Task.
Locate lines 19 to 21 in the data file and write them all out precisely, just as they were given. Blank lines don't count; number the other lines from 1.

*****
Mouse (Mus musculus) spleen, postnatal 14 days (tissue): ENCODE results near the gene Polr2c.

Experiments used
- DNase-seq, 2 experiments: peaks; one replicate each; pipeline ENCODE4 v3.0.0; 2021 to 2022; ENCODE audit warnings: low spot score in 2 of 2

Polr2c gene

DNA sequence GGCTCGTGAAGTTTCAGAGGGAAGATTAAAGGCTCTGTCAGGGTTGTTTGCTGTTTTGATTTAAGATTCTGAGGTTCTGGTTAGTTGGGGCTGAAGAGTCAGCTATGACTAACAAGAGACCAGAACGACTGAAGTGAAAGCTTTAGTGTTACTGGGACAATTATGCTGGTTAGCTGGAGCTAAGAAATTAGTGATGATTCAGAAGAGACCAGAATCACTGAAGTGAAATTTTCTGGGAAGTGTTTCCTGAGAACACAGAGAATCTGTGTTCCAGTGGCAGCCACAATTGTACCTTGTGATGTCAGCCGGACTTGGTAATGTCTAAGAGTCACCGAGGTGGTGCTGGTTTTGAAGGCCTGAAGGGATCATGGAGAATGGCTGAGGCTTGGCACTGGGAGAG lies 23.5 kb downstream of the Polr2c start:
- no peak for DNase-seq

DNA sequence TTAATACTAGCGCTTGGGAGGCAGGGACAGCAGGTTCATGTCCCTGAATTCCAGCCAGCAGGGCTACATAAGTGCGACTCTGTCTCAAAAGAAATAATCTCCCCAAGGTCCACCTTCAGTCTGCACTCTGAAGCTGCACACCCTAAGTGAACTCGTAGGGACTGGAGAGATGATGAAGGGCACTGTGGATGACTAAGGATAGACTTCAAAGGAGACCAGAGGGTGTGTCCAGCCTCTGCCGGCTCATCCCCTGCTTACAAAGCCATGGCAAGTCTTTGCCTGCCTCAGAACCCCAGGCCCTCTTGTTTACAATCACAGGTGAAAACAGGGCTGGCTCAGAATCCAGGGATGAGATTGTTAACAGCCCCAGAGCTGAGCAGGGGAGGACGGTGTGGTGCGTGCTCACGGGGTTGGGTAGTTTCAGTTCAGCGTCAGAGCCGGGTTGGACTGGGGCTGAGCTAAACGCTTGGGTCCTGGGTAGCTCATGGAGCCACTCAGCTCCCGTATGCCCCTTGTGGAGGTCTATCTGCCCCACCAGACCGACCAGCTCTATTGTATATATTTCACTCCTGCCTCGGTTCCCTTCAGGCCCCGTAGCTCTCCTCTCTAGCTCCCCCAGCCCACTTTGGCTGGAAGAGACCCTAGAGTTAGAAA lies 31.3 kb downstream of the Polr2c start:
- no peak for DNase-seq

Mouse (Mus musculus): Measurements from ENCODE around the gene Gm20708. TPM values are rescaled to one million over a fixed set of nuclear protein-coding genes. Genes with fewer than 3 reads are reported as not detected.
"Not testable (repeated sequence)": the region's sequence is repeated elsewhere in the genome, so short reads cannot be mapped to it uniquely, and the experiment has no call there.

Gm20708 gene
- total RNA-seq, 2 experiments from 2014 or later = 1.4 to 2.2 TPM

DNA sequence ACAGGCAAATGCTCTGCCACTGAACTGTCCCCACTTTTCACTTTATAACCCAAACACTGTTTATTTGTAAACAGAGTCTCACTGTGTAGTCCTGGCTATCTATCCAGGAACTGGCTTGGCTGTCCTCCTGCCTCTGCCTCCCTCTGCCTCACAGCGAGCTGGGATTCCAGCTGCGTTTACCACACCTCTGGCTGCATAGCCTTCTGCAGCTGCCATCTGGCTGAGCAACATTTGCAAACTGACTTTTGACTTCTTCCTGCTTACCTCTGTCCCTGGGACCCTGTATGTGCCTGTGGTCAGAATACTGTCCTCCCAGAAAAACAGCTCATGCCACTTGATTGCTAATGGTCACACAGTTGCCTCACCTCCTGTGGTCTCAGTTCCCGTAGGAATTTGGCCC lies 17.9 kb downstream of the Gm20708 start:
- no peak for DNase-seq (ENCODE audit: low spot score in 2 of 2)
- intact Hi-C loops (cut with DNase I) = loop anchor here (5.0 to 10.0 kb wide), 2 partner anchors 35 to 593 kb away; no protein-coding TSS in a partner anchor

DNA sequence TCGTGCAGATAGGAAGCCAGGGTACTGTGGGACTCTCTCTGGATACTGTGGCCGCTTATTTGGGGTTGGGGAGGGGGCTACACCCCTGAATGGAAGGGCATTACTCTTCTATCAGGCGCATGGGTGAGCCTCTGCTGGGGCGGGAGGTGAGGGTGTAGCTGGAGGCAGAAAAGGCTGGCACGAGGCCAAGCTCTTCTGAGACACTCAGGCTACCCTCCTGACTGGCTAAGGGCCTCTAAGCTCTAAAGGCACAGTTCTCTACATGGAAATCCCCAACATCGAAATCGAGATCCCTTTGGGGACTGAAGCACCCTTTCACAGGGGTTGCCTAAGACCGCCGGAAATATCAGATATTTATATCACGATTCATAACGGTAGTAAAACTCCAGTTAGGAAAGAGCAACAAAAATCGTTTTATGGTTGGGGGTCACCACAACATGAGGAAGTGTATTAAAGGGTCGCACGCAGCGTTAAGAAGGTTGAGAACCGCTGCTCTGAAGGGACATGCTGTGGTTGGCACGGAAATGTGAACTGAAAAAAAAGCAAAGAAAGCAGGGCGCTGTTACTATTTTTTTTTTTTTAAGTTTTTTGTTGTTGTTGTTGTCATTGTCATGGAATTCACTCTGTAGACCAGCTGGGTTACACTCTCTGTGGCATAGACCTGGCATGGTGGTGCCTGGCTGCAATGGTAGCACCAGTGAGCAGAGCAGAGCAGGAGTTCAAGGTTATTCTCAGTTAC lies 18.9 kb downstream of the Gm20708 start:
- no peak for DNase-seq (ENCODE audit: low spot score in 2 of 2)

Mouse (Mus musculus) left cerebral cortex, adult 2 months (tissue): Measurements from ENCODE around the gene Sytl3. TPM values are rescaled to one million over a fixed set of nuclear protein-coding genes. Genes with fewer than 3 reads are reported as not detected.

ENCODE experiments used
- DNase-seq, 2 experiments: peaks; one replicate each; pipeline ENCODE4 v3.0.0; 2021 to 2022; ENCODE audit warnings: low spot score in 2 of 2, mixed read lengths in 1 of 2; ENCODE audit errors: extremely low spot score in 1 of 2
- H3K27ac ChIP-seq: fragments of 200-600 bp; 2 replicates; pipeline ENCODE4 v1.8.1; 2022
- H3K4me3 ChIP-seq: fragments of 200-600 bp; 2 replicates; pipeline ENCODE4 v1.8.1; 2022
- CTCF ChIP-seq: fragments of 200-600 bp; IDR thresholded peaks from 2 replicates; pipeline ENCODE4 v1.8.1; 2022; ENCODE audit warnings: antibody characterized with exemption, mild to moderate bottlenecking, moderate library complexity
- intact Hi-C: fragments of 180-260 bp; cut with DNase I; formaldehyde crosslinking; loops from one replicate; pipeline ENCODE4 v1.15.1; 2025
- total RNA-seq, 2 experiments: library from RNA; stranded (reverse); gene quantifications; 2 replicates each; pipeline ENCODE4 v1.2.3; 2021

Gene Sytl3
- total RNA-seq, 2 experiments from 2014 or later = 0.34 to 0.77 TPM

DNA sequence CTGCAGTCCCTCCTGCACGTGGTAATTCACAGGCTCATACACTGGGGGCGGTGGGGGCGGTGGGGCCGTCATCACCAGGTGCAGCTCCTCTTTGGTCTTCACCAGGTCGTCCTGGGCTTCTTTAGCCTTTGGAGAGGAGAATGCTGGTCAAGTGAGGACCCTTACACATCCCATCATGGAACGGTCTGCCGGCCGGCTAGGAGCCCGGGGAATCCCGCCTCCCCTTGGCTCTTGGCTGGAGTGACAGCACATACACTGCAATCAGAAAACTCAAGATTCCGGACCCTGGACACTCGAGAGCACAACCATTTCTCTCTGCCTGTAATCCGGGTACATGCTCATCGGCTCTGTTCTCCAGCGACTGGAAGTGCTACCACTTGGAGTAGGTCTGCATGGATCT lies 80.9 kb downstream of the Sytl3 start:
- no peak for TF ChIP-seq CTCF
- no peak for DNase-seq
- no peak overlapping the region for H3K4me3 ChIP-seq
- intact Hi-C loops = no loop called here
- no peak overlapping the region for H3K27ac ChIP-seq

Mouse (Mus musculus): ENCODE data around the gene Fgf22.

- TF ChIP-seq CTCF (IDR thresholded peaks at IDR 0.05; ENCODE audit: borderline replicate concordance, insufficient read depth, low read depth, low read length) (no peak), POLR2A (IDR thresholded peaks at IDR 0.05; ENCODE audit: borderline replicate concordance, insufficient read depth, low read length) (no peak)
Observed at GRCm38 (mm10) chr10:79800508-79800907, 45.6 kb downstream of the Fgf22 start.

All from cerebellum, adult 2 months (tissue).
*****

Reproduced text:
ENCODE experiments used
- DNase-seq, 2 experiments: peaks; one replicate each; pipeline ENCODE4 v3.0.0; 2021 to 2022; ENCODE audit warnings: low spot score in 2 of 2, mixed read lengths in 1 of 2; ENCODE audit errors: extremely low spot score in 1 of 2
- H3K27ac ChIP-seq: fragments of 200-600 bp; 2 replicates; pipeline ENCODE4 v1.8.1; 2022